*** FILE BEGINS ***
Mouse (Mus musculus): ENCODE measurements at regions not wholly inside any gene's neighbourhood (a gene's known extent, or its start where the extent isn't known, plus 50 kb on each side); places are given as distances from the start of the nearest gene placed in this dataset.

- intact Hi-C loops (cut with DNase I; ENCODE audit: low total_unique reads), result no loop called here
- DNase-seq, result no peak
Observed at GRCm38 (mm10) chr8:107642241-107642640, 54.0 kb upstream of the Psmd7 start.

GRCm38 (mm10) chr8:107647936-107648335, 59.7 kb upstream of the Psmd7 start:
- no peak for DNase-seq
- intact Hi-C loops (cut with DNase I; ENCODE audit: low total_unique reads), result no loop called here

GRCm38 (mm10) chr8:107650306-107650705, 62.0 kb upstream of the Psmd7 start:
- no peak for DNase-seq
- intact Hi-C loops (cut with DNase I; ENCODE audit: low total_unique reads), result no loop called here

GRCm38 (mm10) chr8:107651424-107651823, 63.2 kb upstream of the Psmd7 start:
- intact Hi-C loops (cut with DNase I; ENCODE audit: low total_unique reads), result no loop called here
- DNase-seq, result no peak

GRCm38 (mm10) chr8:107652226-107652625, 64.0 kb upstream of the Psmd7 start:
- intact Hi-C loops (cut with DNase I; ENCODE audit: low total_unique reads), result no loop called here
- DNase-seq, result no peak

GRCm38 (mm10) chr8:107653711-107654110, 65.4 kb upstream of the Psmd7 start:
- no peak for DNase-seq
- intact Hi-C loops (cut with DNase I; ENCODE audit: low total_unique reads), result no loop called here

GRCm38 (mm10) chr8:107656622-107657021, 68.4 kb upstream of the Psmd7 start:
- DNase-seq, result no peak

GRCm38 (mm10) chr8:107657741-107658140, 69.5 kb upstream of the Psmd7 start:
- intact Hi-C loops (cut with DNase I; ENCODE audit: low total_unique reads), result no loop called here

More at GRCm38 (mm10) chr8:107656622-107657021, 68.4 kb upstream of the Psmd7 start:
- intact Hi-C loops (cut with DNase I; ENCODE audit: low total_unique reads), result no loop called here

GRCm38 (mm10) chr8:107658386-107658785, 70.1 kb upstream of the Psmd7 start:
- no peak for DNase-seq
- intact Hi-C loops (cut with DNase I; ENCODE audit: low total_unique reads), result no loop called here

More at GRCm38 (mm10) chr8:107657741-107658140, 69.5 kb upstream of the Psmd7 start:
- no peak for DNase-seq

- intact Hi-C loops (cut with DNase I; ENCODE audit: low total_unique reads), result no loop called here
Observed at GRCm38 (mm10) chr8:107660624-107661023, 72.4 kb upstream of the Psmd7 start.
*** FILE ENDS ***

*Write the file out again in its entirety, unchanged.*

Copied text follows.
Mouse (Mus musculus): ENCODE measurements at regions not wholly inside any gene's neighbourhood (a gene's known extent, or its start where the extent isn't known, plus 50 kb on each side); places are given as distances from the start of the nearest gene placed in this dataset.

- intact Hi-C loops (cut with DNase I; ENCODE audit: low total_unique reads), result no loop called here
- DNase-seq, result no peak
Observed at GRCm38 (mm10) chr8:107642241-107642640, 54.0 kb upstream of the Psmd7 start.

GRCm38 (mm10) chr8:107647936-107648335, 59.7 kb upstream of the Psmd7 start:
- no peak for DNase-seq
- intact Hi-C loops (cut with DNase I; ENCODE audit: low total_unique reads), result no loop called here

GRCm38 (mm10) chr8:107650306-107650705, 62.0 kb upstream of the Psmd7 start:
- no peak for DNase-seq
- intact Hi-C loops (cut with DNase I; ENCODE audit: low total_unique reads), result no loop called here

GRCm38 (mm10) chr8:107651424-107651823, 63.2 kb upstream of the Psmd7 start:
- intact Hi-C loops (cut with DNase I; ENCODE audit: low total_unique reads), result no loop called here
- DNase-seq, result no peak

GRCm38 (mm10) chr8:107652226-107652625, 64.0 kb upstream of the Psmd7 start:
- intact Hi-C loops (cut with DNase I; ENCODE audit: low total_unique reads), result no loop called here
- DNase-seq, result no peak

GRCm38 (mm10) chr8:107653711-107654110, 65.4 kb upstream of the Psmd7 start:
- no peak for DNase-seq
- intact Hi-C loops (cut with DNase I; ENCODE audit: low total_unique reads), result no loop called here

GRCm38 (mm10) chr8:107656622-107657021, 68.4 kb upstream of the Psmd7 start:
- DNase-seq, result no peak

GRCm38 (mm10) chr8:107657741-107658140, 69.5 kb upstream of the Psmd7 start:
- intact Hi-C loops (cut with DNase I; ENCODE audit: low total_unique reads), result no loop called here

More at GRCm38 (mm10) chr8:107656622-107657021, 68.4 kb upstream of the Psmd7 start:
- intact Hi-C loops (cut with DNase I; ENCODE audit: low total_unique reads), result no loop called here

GRCm38 (mm10) chr8:107658386-107658785, 70.1 kb upstream of the Psmd7 start:
- no peak for DNase-seq
- intact Hi-C loops (cut with DNase I; ENCODE audit: low total_unique reads), result no loop called here

More at GRCm38 (mm10) chr8:107657741-107658140, 69.5 kb upstream of the Psmd7 start:
- no peak for DNase-seq

- intact Hi-C loops (cut with DNase I; ENCODE audit: low total_unique reads), result no loop called here
Observed at GRCm38 (mm10) chr8:107660624-107661023, 72.4 kb upstream of the Psmd7 start.